A personal trainer or, you know, maybe a physical therapist, but I realized that my true passion stemmed through the power of healing with food. And obviously, I still focus on the physical aspect of it. And I do coach clients on personal training, and I can create, you know, new nutrition and exercise plans together. Yeah. And I think, you know, obviously, those two things go together, that's, as a physical therapist, that's why I'm so interested in nutrition side. You know, so many of our patients with chronic pain or some type of mental health component to their to their pain issues. Almost always there's a systemic inflammatory component to that, where, you know, they hurt everywhere kind of thing. And almost always that comes down to the gut, right? Like, a lot of the times there is some digestive issue belly pain going on with with whatever else, they're there in my office four, which is what led me down this.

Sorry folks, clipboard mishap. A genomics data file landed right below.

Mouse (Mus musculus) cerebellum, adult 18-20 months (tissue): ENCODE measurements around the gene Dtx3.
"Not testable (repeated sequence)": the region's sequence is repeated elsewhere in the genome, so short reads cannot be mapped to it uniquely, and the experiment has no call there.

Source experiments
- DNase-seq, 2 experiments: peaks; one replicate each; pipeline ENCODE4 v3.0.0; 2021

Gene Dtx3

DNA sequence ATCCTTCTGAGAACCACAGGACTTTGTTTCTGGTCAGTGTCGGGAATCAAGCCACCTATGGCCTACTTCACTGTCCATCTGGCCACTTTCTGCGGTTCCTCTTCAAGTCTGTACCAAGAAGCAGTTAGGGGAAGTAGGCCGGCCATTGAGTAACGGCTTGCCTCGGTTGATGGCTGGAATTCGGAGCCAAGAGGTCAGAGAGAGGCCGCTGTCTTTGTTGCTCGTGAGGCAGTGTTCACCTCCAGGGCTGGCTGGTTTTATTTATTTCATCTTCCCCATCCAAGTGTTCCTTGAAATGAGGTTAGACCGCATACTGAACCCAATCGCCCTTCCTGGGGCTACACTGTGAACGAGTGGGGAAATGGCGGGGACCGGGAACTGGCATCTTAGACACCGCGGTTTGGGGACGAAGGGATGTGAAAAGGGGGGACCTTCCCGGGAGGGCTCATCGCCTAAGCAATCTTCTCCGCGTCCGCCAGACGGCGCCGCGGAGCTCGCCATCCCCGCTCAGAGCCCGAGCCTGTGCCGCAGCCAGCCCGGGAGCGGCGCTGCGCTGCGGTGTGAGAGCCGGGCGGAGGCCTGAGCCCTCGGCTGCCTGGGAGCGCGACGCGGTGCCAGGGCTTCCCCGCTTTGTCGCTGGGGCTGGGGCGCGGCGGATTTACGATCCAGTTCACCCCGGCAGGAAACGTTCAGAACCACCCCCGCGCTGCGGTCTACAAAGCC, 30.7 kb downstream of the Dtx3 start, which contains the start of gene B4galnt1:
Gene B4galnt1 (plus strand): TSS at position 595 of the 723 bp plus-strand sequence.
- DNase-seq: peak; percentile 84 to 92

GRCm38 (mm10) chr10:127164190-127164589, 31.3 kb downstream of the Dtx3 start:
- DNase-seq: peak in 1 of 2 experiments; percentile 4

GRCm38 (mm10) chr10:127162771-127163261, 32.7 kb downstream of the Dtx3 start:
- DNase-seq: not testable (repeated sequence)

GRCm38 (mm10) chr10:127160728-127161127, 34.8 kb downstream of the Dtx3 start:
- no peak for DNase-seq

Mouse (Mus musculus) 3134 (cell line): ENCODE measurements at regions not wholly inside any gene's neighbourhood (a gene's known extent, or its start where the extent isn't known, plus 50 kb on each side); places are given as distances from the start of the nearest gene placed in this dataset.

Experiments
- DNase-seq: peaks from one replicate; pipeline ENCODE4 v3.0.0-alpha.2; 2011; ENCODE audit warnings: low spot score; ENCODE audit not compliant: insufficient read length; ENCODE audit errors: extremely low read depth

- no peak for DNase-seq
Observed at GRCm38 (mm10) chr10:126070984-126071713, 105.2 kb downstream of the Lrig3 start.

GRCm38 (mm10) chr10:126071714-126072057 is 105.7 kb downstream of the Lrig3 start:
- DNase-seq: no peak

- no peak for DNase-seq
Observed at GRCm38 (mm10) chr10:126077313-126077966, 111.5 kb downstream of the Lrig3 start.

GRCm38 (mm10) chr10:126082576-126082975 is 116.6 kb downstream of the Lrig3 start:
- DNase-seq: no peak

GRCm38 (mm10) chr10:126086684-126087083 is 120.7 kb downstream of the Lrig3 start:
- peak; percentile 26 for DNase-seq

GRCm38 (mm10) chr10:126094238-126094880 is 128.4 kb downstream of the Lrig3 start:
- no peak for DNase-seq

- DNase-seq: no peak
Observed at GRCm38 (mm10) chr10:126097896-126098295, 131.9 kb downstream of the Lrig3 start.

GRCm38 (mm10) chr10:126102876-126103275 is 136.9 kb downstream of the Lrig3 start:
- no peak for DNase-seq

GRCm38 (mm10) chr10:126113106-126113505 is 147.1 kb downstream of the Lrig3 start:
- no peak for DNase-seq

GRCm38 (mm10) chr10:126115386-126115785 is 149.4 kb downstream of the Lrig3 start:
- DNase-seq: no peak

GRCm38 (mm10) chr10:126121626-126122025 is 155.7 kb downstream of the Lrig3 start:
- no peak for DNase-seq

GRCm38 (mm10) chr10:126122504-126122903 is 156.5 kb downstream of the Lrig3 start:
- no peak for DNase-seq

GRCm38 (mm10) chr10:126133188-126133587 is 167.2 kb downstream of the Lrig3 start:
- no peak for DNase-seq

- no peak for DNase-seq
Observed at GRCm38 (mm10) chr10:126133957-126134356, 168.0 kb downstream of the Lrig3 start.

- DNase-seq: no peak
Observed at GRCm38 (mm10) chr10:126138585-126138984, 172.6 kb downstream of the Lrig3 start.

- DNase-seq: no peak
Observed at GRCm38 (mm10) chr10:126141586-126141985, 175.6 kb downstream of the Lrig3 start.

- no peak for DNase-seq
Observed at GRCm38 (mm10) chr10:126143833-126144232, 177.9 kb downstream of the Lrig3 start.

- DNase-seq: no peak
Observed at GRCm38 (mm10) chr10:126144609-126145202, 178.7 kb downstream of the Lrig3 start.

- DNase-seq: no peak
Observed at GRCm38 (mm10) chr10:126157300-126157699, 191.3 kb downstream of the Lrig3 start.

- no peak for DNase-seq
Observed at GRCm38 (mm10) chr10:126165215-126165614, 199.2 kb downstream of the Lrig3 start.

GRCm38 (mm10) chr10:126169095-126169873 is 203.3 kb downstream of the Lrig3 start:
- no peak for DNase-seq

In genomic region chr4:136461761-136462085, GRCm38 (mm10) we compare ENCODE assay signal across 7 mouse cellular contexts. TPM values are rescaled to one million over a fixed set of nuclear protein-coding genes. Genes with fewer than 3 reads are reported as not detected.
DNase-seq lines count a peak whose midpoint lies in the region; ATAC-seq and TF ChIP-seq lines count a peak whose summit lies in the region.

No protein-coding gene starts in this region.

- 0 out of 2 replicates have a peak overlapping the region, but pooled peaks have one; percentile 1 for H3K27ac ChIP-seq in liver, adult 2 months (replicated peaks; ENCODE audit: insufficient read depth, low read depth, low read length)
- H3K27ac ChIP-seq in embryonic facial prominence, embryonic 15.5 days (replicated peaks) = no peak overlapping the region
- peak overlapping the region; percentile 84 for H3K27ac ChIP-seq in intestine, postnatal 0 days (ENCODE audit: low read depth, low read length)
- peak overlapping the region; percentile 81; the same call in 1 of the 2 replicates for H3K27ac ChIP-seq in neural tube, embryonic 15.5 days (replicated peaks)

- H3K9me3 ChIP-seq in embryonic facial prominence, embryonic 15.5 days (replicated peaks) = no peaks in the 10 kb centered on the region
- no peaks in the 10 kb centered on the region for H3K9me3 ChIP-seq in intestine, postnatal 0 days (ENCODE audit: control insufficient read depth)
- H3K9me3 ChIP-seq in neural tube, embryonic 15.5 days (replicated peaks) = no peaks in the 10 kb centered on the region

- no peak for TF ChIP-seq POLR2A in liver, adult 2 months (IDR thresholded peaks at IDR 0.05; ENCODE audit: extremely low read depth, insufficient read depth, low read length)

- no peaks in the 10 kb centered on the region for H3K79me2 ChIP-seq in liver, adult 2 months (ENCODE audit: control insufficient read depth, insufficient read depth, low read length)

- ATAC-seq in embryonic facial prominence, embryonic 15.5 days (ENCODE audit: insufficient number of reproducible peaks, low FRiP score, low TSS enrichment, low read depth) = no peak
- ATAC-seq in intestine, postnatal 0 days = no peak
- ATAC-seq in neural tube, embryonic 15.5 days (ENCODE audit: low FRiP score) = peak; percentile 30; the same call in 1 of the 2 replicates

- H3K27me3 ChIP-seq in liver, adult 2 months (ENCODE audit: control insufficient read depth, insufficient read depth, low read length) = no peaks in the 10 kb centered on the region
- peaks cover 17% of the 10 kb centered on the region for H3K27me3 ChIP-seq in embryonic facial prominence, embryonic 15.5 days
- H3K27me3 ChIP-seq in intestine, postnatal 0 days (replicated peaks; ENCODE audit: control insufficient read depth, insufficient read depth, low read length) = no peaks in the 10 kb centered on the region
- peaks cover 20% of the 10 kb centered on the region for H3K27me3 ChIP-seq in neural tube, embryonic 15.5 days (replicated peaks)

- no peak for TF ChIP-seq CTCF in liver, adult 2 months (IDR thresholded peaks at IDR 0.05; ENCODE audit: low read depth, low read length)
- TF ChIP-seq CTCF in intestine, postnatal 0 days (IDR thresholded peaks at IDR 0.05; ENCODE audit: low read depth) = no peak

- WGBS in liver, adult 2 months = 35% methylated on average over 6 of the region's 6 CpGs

Unknown Speaker 6:00
Alright, what's going on with all these gut health issues? Why does it you know, all my people with chronic pain and fibromyalgia why do they also have your double bow or, you know, pick your pick your diagnosis? And then from my own standpoint, as well, right, we're always trying to improve the way we feel as well. So it's super interesting to me, for somebody that's not
Unknown Speaker 6:21
hasn't done as much homework on how the gut in mental health kind of link? What is your what is your opinion there? What I've looked at some of the research personally, but how do you couch that the clients? How do you talk about their, the interchange between the two.
Unknown Speaker 6:37